ROANOKE, Va. – Election Day is here and typically the gubernatorial election, when we vote for the next governor, has the second highest turnout after the presidential election.
But while we won't be seeing turnouts as large as we did last November, they could still be larger than average for an election of this type.
Anna Coleter, the general registrar for Roanoke County, says we typically see between 46 and 48 percent of voter turnout county-wide for these gubernatorial elections.
In all, the number of registered voters in Roanoke County is up about 600 voters from 2013. The number of active voters in the county is up 2,000 voters from 2013.
In Roanoke City, more than 60,400 are registered to vote Tuesday.
Early indications are that we'll see more of those voters turning out to the polls today than average.
"Our absentee volume has been higher than the similar election four years ago, so we're expecting a higher turnout than normal," says Andrew Cochran, Roanoke City director of elections.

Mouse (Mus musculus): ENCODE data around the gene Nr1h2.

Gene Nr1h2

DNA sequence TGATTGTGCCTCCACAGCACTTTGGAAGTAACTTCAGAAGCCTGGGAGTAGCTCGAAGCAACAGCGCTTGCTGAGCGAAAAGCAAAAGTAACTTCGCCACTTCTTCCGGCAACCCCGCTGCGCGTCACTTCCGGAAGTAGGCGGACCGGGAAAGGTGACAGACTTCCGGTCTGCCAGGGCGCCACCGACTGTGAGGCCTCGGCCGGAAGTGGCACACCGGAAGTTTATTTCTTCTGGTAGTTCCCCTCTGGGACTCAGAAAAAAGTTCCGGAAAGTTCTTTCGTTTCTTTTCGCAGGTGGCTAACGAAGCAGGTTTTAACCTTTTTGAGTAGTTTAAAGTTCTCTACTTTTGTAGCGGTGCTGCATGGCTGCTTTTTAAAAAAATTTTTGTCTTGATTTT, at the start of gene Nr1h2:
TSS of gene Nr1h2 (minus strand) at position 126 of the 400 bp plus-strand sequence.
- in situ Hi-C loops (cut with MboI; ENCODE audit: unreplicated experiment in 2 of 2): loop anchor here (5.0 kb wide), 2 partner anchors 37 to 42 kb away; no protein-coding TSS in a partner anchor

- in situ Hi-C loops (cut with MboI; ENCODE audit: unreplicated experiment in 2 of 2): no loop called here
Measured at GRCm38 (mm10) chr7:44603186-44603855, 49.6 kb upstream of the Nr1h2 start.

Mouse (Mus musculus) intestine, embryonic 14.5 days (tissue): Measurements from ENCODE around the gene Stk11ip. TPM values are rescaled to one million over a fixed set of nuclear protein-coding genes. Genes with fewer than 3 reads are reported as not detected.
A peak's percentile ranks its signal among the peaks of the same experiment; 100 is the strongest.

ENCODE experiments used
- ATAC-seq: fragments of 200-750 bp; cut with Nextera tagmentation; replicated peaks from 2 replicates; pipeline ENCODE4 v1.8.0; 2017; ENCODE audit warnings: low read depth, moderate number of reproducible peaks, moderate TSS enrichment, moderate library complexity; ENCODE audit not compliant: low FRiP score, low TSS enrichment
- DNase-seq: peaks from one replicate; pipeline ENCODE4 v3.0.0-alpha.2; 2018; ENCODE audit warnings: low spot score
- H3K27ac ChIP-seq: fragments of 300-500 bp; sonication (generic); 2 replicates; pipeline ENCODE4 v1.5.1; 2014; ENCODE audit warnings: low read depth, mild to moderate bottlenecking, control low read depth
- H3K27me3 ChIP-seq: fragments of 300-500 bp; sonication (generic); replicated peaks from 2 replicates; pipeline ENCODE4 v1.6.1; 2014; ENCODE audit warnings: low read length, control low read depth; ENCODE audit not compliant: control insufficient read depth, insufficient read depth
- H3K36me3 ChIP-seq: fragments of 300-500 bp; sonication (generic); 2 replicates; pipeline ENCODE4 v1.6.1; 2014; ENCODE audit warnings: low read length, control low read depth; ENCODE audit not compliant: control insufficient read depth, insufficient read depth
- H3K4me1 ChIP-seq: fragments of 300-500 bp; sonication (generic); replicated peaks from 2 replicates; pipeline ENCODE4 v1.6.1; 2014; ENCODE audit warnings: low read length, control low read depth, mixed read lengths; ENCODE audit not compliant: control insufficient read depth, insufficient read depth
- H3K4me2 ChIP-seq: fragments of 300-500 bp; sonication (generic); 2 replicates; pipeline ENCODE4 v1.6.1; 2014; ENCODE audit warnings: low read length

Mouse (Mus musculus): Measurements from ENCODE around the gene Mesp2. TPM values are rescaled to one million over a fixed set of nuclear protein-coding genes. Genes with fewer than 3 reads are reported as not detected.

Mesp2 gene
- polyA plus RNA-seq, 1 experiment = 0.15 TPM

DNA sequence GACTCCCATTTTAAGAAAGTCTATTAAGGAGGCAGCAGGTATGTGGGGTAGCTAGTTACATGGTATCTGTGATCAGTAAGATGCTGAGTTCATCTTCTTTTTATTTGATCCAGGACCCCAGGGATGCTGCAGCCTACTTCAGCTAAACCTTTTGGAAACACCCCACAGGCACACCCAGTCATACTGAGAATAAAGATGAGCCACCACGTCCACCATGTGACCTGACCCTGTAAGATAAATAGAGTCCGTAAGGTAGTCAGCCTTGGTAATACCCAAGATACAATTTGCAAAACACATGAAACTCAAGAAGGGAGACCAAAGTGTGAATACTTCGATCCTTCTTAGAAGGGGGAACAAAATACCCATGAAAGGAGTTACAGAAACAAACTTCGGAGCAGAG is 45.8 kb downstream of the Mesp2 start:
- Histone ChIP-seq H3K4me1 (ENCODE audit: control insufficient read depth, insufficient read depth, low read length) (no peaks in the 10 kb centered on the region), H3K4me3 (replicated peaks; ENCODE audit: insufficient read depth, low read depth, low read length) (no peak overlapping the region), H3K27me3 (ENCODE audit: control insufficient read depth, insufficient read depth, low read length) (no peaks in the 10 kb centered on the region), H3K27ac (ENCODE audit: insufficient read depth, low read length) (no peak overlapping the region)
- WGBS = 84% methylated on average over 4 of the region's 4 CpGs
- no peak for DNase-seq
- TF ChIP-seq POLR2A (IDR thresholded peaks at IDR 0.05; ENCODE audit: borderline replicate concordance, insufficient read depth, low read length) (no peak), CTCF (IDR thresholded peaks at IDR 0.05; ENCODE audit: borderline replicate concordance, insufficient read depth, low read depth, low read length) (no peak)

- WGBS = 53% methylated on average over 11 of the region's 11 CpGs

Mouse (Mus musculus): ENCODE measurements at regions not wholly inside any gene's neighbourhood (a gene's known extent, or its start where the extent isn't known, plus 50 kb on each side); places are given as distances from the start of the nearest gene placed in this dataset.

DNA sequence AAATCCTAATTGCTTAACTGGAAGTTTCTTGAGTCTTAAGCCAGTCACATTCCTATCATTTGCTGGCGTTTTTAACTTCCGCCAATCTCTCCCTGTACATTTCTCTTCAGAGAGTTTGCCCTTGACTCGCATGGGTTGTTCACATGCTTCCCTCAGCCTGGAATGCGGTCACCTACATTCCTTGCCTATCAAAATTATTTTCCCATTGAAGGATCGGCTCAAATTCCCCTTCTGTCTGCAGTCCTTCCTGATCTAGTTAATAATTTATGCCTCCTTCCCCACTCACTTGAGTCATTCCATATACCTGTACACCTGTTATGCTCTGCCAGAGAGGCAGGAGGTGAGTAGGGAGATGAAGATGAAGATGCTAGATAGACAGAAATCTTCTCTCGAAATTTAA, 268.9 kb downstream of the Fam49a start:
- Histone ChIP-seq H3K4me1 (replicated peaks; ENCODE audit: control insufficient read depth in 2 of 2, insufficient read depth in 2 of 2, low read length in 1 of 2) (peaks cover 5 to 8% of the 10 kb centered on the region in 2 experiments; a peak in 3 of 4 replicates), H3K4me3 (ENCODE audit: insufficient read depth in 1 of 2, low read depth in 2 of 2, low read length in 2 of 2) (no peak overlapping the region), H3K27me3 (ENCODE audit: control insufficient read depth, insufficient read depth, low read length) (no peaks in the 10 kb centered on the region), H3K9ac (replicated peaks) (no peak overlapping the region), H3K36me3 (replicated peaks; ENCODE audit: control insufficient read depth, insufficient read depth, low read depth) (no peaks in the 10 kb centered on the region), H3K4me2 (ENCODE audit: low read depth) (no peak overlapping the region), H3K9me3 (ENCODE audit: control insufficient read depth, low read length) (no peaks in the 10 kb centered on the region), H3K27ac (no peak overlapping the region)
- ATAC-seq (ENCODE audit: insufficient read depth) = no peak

Poll workers across the state have been preparing for this year's election. Roanoke County workers have been going through intensive training since the last election.
Voters at Bonsack Baptist Church can expect a much different experience than last year's presidential election, when the wait time to vote stretched more than two hours for much of the afternoon. The long line of voters snaked back and forth through the church's main lobby.
All of the assigned workers were on site, but election officials say the huge voter volume was too much to handle at once.
Cloeter says voters at Bonsack Baptist can expect a quicker voting experience this year. She says the training sessions focused on using the laptops to quickly sign in voters and put their paper ballots through the machine. The training is expected to make things run more efficiently.
"if any issues do arise on Election Day our officers know how to handle them quickly and effectively," she says. "If it's a bigger issue, like a scanner stopped working, they can give us a call so we can get a replacement out to them quickly."
Wait times are expected to be the longest in the morning before people have to work, at lunchtime, and at the end of the day right before the polls close.